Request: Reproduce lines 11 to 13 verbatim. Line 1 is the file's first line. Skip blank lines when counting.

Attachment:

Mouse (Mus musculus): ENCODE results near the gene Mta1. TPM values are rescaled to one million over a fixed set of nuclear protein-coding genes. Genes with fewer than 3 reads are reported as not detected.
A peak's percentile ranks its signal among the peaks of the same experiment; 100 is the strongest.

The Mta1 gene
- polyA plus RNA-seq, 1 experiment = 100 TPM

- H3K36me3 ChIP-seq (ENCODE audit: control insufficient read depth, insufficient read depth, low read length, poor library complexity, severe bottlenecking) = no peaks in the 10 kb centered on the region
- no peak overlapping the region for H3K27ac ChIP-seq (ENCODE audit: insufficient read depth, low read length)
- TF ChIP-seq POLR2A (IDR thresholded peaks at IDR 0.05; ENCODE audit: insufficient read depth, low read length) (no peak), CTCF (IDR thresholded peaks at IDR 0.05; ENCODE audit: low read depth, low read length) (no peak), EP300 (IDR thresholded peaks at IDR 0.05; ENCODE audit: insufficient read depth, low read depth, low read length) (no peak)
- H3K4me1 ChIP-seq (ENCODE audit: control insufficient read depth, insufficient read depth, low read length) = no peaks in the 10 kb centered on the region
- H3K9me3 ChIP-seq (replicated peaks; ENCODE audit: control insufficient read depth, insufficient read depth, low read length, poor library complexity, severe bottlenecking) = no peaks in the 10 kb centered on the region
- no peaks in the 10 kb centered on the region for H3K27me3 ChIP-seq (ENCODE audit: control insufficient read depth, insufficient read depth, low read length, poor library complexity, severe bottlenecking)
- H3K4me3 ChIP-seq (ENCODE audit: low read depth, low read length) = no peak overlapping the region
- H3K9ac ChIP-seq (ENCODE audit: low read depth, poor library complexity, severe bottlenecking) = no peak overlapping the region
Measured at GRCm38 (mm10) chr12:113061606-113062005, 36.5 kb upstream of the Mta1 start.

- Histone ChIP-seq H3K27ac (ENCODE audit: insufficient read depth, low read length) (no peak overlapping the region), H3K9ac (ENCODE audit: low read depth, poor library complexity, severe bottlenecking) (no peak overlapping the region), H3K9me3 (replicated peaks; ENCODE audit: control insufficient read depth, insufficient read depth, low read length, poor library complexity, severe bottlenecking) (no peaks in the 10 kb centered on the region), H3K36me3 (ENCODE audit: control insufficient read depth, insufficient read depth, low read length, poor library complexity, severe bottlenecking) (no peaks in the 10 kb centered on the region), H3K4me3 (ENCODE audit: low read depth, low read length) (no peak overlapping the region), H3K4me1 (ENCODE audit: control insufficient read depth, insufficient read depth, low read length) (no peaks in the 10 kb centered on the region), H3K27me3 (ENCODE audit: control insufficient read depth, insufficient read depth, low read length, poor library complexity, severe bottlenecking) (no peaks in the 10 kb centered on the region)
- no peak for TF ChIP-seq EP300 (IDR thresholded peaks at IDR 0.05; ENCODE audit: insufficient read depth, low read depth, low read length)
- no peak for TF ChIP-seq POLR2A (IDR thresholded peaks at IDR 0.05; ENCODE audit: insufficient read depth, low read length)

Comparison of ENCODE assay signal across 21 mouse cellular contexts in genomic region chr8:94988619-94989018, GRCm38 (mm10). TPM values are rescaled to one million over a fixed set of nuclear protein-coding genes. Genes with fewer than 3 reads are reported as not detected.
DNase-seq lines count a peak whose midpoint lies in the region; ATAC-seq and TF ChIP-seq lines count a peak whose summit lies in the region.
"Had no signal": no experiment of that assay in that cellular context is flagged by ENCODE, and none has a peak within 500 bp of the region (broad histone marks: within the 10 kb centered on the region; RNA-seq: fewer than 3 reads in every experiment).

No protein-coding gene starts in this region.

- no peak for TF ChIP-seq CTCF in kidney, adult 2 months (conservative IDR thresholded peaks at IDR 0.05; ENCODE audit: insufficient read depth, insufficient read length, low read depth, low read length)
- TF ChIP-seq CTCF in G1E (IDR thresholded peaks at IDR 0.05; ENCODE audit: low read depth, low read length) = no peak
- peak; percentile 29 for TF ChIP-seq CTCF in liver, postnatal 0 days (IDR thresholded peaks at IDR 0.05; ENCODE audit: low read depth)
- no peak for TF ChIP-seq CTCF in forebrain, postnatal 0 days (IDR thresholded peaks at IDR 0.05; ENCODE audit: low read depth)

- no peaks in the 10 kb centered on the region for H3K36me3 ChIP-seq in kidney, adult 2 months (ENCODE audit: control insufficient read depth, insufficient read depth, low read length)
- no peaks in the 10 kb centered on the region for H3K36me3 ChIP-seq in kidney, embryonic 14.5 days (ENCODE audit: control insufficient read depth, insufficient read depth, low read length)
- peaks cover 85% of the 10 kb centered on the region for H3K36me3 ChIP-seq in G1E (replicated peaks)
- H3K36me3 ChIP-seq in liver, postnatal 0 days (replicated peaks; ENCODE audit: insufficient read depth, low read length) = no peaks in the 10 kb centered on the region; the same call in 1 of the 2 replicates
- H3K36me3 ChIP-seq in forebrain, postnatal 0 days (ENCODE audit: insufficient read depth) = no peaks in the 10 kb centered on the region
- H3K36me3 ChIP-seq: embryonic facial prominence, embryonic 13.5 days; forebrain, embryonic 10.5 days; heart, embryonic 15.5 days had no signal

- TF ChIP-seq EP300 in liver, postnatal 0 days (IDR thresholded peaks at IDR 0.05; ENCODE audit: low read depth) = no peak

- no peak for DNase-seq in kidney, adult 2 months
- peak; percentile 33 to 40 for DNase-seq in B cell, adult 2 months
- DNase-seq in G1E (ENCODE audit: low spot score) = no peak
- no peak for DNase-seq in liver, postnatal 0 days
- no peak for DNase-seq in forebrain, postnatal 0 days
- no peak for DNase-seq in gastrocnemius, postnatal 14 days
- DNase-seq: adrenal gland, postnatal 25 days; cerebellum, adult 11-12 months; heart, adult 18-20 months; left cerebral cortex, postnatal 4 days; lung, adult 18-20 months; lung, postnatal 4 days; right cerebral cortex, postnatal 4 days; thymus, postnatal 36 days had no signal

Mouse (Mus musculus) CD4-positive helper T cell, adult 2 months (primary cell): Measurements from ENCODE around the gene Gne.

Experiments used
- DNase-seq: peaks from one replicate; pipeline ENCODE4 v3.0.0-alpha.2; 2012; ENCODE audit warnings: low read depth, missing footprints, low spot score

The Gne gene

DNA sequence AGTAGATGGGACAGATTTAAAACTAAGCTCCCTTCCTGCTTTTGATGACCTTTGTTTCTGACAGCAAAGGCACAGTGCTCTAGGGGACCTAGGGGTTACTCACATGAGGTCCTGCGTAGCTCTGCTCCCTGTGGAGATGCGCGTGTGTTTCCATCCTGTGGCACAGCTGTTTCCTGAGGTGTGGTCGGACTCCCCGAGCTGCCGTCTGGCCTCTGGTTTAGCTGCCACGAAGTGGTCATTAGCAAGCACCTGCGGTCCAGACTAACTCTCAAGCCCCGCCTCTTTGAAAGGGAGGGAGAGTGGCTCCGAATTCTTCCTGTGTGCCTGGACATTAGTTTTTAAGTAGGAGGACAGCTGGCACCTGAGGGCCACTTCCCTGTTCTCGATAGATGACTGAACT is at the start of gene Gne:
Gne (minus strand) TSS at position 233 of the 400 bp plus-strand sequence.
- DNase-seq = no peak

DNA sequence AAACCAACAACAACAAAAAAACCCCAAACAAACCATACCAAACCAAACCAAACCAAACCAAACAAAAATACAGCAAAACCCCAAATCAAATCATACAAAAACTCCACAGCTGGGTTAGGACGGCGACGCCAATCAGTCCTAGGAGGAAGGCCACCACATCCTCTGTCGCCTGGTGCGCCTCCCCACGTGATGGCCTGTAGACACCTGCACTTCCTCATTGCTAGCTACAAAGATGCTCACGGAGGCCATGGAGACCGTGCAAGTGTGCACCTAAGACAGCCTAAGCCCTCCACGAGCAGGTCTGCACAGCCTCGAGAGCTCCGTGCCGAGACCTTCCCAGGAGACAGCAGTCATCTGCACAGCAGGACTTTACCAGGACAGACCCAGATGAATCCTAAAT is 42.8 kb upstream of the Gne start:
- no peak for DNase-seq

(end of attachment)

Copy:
- H3K4me3 ChIP-seq (ENCODE audit: low read depth, low read length) = no peak overlapping the region
- H3K9ac ChIP-seq (ENCODE audit: low read depth, poor library complexity, severe bottlenecking) = no peak overlapping the region
Measured at GRCm38 (mm10) chr12:113061606-113062005, 36.5 kb upstream of the Mta1 start.